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Hello everyone I have a python question.

I'm trying to print each letter in the given string only once. How do I do this using a for loop and sort the letters from a to z?

Heres what I have;

import string

sentence_str = ("No punctuation should be attached to a word in your list, 
                e.g., end.  Not a correct word, but end is.")

letter_str = sentence_str 
letter_str = letter_str.lower()

badchar_str = string.punctuation + string.whitespace

Alist = []


for i in badchar_str:
    letter_str = letter_str.replace(i,'')


letter_str = list(letter_str)
letter_str.sort() 

for i in letter_str:
    Alist.append(i)
    print(Alist))

Answer I get:

['a']
['a', 'a']
['a', 'a', 'a']
['a', 'a', 'a', 'a']
['a', 'a', 'a', 'a', 'a']
['a', 'a', 'a', 'a', 'a', 'b']
['a', 'a', 'a', 'a', 'a', 'b', 'b']
['a', 'a', 'a', 'a', 'a', 'b', 'b', 'c']....

I need:

['a', 'b', 'c', 'd', 'e', 'g', 'h', 'i', 'l', 'n', 'o', 'p', 'r', 's', 't', 'u', 'w', 'y']

no errors...

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You may benefit from the set data structure docs.python.org/2/tutorial/datastructures.html#sets - also it looks like you are printing a lot more than you should be (see the indentation) –  NG. Mar 3 '13 at 22:33
    
print(sorted(set(sentence_str.lower()))) –  J.F. Sebastian Mar 3 '13 at 22:38
    
@J.F.Sebastian - nice, but it still contains the punctuation... –  Fredrik Pihl Mar 3 '13 at 22:45
    
@Fredrik: I've skipped that part. Related: Best way to strip punctuation from a string in Python. Through a whitelist that contains a set of what OP considers "letters" could be used here instead. –  J.F. Sebastian Mar 3 '13 at 22:54
    
@J.F.Sebastian - I saw a chance to comment on someone with a 66k rep and I took it :-) I've seen that link before as well. –  Fredrik Pihl Mar 3 '13 at 22:56

6 Answers 6

up vote 2 down vote accepted

Just check if the letter is not already in your array before appending it:

for i in letter_str:
    if  not(i in Alist):
        Alist.append(i)
    print(Alist))

or alternatively use the Set data structure that Python provides instead of an array. Sets do not allow duplicates.

aSet = set(letter_str)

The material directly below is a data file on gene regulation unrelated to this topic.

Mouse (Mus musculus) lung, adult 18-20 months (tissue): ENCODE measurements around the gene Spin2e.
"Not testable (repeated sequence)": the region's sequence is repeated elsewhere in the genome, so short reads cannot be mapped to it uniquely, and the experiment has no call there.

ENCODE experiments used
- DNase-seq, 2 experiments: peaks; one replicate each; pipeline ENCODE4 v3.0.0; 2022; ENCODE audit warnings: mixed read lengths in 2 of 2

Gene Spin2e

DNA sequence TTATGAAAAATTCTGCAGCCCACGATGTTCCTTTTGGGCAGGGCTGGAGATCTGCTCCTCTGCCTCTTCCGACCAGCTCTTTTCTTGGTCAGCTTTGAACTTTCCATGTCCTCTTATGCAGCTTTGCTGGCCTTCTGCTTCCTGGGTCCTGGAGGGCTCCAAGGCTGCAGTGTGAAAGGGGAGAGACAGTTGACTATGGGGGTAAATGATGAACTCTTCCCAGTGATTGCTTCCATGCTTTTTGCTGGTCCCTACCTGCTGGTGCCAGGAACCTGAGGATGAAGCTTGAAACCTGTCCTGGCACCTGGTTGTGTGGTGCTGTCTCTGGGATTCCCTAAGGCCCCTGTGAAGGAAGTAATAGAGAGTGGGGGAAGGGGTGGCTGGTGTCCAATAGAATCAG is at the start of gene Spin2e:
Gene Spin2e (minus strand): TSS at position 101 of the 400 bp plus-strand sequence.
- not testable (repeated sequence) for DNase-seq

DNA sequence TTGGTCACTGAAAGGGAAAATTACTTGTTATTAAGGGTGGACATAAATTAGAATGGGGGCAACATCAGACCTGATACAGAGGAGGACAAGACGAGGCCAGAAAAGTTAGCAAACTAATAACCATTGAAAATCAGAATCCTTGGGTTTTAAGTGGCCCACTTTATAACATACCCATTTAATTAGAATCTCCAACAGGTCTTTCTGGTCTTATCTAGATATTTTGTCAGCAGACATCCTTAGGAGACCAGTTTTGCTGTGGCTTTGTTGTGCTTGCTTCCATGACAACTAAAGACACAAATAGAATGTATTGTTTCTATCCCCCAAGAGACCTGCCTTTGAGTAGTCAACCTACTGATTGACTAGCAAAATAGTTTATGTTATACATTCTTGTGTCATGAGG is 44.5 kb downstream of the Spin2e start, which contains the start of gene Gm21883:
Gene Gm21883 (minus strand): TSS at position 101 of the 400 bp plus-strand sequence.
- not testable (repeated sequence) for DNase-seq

share|improve this answer
    
You second example could be just aSet = set(letter_str) (Except for the print, but that doesn't seem to be essential except for debugging) –  Michael Mauderer Mar 3 '13 at 22:41
    
@MichaelMauderer thanks, for some reason I thought if I called set on the entire string, I would only get a set of one element, which would be the string itself. Didn't know set applied like this. –  Hunter McMillen Mar 3 '13 at 22:43
    
@HunterMcMillen It works because when you iterate over a string you get each individual letter. Since you can transform any iterable thing to a set, it can be assumed that set(<x>) means set(<all elements obtained when iterating over x>). In the case of a string that's the letters –  entropy Mar 3 '13 at 22:51

Using itertools ifilter which you can say has an implicit for-loop:

In [20]: a=[i for i in itertools.ifilter(lambda x: x.isalpha(), sentence_str.lower())]

In [21]: set(a)
Out[21]: 
set(['a',
     'c',
     'b',
     'e',
     'd',
     'g',
     'i',
     'h',
     'l',
     'o',
     'n',
     'p',
     's',
     'r',
     'u',
     't',
     'w',
     'y'])
share|improve this answer
    
Can be simplified a bit further, using an implicit set comprehension. Assuming Python 2.7. a = {i for i in itertools.ifilter(lambda x: x.isalpha(), sentence_str.lower())} –  Anorov Mar 4 '13 at 0:53

Malvolio correctly states that the answer should be as simple as possible. For that we use python's set type which takes care of the issue of uniqueness in the most efficient and simple way possible.

However, his answer does not deal with removing punctuation and spacing. Furthermore, all answers as well as the code in the question do that pretty inefficiently(loop through badchar_str and replace in the original string).

The best(ie, simplest and most efficient as well as idiomatic python) way to find all unique letters in the sentence is this:

import string

sentence_str = ("No punctuation should be attached to a word in your list, 
                e.g., end.  Not a correct word, but end is.")

bad_chars = set(string.punctuation + string.whitespace)
unique_letters = set(sentence_str.lower()) - bad_chars

If you want them to be sorted, simply replace the last line with:

unique_letters = sorted(set(sentence_str.lower()) - bad_chars)
share|improve this answer
    
Thankyou very much! –  Thomas Jones Mar 3 '13 at 23:59

If the order in which you want to print doesn't matter you can use:

sentence_str = ("No punctuation should be attached to a word in your list, 
                e.g., end.  Not a correct word, but end is.")
badchar_str = string.punctuation + string.whitespace
for i in badchar_str:
    letter_str = letter_str.replace(i,'')
print(set(sentence_str))

Or if you want to print in sorted order you could convert it back to list and use sort() and then print.

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First principles, Clarice. Simplicity.

list(set(sentence_str))
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I believe he actually wants sorted(set(sentence_str)). –  Anorov Mar 4 '13 at 1:10

You can use set() for remove duplicate characters and sorted():

import string

sentence_str = "No punctuation should be attached to a word in your list, e.g., end.  Not a correct word, but end is."

letter_str = sentence_str 
letter_str = letter_str.lower()

badchar_str = string.punctuation + string.whitespace

for i in badchar_str:
    letter_str = letter_str.replace(i,'')

characters = list(letter_str);

print sorted(set(characters))
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